WB: 'All that Glitters', relies on the reader not guessing the outcome of the story before the final reveal. Using fairies, this was a bit of a gamble as you’re hedging your bets that the average reader will rely on the mainstream depictions of fairies, rather than their traditional portrayal as sinister, mischievous, and/or manipulative beings. 

Did you actively try to mitigate this risk, or was it not something that concerned you when writing and how do you think this type of issue can be handled by authors?

Keberly: I knew there would be a chance that some readers would be familiar with fairy ring folklore, so I did actively try to keep readers from guessing the outcome. My first goal was to make them seem congenial rather than mischievous. I felt like the more Disney-like the fairies appeared, the less likely the reader would be to focus on their traditionally selfish nature.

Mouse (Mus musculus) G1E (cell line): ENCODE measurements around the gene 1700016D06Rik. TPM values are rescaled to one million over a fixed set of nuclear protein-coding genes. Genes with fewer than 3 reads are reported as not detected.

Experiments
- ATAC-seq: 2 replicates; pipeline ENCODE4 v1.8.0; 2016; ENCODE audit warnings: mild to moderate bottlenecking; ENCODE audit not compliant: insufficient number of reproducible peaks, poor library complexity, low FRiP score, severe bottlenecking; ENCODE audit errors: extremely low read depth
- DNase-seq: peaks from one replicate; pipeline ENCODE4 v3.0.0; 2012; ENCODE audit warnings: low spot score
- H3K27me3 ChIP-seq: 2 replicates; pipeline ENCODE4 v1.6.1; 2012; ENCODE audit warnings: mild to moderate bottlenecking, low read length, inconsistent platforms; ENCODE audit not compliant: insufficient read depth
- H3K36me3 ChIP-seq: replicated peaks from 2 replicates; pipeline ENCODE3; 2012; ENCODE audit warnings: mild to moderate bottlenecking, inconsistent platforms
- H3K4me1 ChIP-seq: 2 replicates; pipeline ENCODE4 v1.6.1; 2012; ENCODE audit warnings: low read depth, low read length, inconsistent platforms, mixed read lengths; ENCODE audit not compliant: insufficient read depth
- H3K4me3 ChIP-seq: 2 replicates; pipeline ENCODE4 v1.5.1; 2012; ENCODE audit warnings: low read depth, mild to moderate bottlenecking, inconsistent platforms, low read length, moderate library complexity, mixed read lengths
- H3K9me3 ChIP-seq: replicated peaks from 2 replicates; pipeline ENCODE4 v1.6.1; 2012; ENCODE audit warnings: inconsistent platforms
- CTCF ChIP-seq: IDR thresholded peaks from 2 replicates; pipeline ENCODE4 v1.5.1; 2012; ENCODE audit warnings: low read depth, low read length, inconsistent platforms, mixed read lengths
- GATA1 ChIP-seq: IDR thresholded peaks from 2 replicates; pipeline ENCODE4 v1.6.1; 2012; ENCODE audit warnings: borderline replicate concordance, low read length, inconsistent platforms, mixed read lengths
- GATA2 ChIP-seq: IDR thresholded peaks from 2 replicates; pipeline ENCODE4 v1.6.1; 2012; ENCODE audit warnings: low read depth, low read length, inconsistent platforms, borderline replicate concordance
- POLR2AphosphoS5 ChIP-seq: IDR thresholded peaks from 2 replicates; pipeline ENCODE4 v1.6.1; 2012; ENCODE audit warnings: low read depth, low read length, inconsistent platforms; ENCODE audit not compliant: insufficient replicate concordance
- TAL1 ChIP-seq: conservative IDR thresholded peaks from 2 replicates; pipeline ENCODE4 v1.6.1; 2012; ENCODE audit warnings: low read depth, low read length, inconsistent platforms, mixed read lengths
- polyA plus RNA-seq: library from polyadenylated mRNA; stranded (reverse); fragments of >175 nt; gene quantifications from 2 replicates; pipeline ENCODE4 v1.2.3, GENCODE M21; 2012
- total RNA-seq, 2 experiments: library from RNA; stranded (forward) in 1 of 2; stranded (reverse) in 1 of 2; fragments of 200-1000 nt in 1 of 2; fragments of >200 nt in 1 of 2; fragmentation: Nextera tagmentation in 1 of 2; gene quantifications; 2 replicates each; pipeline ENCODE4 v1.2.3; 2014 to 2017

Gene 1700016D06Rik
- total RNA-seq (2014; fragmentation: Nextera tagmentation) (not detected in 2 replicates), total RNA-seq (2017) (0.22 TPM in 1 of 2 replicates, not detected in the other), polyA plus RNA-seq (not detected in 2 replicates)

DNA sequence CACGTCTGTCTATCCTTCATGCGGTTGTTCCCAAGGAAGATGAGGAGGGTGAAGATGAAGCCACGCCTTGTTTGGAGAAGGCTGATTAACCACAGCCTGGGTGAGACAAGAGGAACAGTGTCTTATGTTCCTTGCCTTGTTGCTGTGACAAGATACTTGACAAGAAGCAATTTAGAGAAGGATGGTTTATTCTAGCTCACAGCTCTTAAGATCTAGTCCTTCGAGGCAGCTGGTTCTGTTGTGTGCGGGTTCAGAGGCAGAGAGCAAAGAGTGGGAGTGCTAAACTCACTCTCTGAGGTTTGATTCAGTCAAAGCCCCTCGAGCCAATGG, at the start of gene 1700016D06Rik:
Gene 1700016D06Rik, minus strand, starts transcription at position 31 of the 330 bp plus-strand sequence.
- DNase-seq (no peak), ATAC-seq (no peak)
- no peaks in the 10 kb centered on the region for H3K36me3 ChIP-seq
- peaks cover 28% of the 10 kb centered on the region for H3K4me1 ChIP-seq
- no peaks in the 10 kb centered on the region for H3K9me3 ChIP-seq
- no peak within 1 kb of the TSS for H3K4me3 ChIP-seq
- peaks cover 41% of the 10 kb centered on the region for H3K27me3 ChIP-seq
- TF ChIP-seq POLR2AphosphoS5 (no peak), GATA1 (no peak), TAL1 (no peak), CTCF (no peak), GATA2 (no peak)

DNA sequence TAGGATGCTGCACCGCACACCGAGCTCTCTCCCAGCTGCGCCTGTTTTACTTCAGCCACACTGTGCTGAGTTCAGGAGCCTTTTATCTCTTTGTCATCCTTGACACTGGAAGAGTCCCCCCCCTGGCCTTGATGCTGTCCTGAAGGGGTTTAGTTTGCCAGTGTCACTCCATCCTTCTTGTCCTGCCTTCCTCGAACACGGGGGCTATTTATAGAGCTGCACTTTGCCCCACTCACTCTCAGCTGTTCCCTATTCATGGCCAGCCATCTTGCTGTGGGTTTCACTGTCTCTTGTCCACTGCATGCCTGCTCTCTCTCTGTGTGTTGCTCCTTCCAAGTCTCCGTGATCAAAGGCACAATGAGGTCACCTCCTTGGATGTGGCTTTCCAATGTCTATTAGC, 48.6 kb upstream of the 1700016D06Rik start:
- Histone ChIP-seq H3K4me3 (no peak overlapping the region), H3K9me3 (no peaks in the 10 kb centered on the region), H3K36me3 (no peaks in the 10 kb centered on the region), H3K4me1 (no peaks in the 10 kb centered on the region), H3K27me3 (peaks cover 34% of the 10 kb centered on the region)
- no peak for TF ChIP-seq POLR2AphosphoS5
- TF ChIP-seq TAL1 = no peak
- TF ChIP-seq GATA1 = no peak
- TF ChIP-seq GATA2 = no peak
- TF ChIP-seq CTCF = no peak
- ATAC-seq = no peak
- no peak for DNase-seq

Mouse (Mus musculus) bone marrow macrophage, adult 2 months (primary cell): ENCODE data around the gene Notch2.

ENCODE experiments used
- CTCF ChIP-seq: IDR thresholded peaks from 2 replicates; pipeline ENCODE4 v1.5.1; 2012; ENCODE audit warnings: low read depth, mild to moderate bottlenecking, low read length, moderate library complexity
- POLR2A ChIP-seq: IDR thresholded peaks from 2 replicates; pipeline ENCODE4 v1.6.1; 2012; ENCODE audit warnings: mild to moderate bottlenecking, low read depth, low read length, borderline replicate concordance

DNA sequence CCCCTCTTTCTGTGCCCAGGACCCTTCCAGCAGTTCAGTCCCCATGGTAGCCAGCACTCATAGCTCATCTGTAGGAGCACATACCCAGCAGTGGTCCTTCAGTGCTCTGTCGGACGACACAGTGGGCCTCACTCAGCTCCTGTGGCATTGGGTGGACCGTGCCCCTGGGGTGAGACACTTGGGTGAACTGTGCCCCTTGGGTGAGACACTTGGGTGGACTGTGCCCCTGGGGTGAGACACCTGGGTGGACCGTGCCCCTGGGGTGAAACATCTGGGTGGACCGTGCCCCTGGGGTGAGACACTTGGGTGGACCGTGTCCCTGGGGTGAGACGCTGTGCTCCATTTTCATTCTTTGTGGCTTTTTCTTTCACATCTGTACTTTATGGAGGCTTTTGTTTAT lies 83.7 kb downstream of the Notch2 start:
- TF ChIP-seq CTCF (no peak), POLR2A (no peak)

My second goal was to purposely keep readers inside Kat’s head. I wanted to keep them engrossed in what she was experiencing rather than whether the fairies were real or not. I wanted readers to believe what was happening wasn’t possible because Kat didn’t believe it. I also banked on the more readers liking Kat, the more shocked they would be when things didn’t turn out so happily ever after. I wasn’t sure it would work, but it seems the luck of the Irish was on my side for this one.

Actively using common perception to sway readers away from guessing the outcome is a technique writers commonly use. Whether it works or not depends on several factors, the most important of which, in my opinion, are: Pointing them in the direction of the expected, clearing the path of least resistance for them to follow and surprising them with a twist they didn’t anticipate.